Plankton has gotten really close to figuring out how to make a crabby patty. But no matter how hard he tries, he still can't figure out the ingredients for that bread + lettuce + tomato + patty sandwich.
So how did Block Story succeed where Plankton failed? How does the game know that when you combine certain items in some order and quantity you get the crabby patty?
You have a grid 2x2 or 3x3 (or any arbitrary grid size for that matter). You have potentially hundreds of recipes, each one with 1 to 9 items in any quantity. For example:
When the user enters ingredients, the goal is to recognize that his ingredients match one of the recipes and can produce some output.
Notice we would like to make it so that if the ingredients are in the first, second or last column, it still matches.
We would also like to make it so that if the user puts 10 of each ingreadients, it still matches, produces 1 crabby patty, and then he is left with 9 of each ingredients.
Another thing to watch out for: it could be possible to have more than 1 recipe matching the user input. So the recipes should be designed carefuly so that they are never ambiguous
The naive approach, would be: every time the table changes contents, look at each recipe and see if it matches. Notice if you have say 500 recipes, this could actually take some time. There also remains the issue of dealing with alignment problems (having the ingredients in any column). Checking one by one would require comparing each recipe and for each recipe, comparing all cells, so its performance is O(n*s) where n is the amount of recipes, and s is the size of the grid.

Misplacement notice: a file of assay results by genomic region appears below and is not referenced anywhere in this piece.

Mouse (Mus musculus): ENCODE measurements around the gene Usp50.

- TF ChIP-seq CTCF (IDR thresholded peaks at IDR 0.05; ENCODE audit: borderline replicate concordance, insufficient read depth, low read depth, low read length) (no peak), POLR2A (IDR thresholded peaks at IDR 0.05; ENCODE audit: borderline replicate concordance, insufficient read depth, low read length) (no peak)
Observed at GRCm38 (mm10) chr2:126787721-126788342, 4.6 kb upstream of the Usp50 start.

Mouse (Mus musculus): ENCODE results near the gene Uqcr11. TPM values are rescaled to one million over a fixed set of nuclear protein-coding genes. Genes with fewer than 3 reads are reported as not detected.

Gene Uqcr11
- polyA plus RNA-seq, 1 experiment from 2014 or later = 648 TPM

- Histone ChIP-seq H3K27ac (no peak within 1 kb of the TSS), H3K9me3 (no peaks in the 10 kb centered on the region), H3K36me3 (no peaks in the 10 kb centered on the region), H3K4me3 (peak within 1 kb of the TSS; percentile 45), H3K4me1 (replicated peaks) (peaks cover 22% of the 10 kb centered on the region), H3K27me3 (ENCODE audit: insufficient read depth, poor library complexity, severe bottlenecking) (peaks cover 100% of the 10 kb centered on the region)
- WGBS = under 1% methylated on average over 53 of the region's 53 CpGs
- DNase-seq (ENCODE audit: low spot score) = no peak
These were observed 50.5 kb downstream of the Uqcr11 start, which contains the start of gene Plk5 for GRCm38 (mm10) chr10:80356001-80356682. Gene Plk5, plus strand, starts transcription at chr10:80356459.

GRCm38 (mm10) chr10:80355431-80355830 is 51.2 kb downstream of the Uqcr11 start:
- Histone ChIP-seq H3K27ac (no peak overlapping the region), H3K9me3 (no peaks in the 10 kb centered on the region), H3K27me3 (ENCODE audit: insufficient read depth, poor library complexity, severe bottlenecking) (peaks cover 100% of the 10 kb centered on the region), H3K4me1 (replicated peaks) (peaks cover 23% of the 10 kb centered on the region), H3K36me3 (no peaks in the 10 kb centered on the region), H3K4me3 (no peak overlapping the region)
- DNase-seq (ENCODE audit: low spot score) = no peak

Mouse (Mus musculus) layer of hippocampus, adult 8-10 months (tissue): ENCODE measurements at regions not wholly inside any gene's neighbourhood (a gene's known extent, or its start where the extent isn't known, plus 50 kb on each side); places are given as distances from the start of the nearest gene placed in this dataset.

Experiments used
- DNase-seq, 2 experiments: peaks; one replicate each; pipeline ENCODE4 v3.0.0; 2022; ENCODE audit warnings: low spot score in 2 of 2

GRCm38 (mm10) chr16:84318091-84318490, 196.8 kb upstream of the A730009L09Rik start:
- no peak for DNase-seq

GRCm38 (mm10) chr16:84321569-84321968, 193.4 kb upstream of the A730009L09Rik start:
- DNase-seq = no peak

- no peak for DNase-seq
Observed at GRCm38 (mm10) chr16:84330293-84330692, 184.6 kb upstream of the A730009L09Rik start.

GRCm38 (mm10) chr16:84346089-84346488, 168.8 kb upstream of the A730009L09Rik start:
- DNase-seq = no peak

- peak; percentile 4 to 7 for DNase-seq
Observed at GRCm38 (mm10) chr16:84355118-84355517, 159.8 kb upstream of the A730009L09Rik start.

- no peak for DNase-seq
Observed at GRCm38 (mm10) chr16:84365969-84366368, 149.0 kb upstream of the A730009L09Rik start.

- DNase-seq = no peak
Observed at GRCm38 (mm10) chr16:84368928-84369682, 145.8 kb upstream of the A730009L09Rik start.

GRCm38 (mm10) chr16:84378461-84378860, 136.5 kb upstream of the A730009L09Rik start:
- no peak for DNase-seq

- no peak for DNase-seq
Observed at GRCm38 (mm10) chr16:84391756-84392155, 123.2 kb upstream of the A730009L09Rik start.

If you think this is a reasonable approach. Then what the heck are you doing building a block engine? just quit right now and come back in a few years.
Solving the Alignment problem
The alignment problem is easy to solve. When reading a recipe, only store columns and rows that have something, throw away all empty columns and rows. For example, Plankton would only have to remember this:
Meaning, he only has to remember that 1 column with bread, patty and bread produces a crabby patty, and forget that this is for 3x3 or 10x10 grid.
When matching the user input, he can do the same process: eliminate all empty columns and rows. So if the user enters any one of these:
The result will be exactly the same:
Now we compare the results with the recipes. This solves the alignment problem for all recipes regardless of grid size. But I have still not touched on making it efficient.
Matching recipes efficiently
I don't do it exactly like this, but this is a convenient way to explain the algorithm. For both the recipe and the user input, you can encode it as a string, like this:
Which means the recipe is 1 column by 3 rows, and it has from left to right top to bottom Bread, Patty and Bread.
You can build an entire table from these strings with all the recipes. For example:
|1x3BPB||1 crabby patty||1 column 3 rows recipe for crabby patty|
|1x1R||3 red dyes||just 1 cell with 1 ruby ore produces 3 red ores|
1 rows with 3 wood,
Now, when the user puts something in the crafting table, encode what he enters into a string using the same algorithm, and then it is just a matter of looking up the string in this table.
The simplest way to do this, is to store that table in a Dictionary or Hash table, then the lookup can be done in O(1), meaning it does not matter how many recipes there are.
So the algorithm is:
- At game startup,
- eliminate all empty rows and columns from all recipes
- encode each recipe into a string
- put all encoded recipes into a hash table indexed by the encoded string
- When the user puts something in the crafting table
- eliminate all empty rows and columns from the input
- encode the result into a string
- lookup that string in the recipe hash table
- if matches, then show the output for that recipe
At game startup, the algorithm performs O(n*s) which is fine because it is done only once while the user enjoys our cool loading screen.
When the user enters something, the algorithm does the matching in O(s) where s is the size of the grid.